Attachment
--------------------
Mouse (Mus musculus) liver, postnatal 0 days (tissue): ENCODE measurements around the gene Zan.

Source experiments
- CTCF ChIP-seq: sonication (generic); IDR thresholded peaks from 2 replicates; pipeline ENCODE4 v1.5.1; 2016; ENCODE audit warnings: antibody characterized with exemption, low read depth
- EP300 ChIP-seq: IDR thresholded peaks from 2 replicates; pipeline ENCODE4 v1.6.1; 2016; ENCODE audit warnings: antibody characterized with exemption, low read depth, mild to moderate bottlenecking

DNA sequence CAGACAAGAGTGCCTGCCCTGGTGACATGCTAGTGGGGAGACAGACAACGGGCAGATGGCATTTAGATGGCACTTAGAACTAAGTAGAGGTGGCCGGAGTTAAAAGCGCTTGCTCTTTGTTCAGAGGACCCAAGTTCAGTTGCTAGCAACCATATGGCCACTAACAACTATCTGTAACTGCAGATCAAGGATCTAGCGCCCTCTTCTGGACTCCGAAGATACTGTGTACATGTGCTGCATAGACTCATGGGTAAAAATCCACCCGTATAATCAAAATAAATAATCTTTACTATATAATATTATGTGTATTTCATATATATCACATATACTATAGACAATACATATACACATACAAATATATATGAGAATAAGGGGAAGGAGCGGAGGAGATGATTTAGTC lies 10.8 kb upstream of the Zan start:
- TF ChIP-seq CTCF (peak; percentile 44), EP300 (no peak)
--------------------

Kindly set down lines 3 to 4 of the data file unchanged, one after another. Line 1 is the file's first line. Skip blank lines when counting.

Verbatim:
- CTCF ChIP-seq: sonication (generic); IDR thresholded peaks from 2 replicates; pipeline ENCODE4 v1.5.1; 2016; ENCODE audit warnings: antibody characterized with exemption, low read depth
- EP300 ChIP-seq: IDR thresholded peaks from 2 replicates; pipeline ENCODE4 v1.6.1; 2016; ENCODE audit warnings: antibody characterized with exemption, low read depth, mild to moderate bottlenecking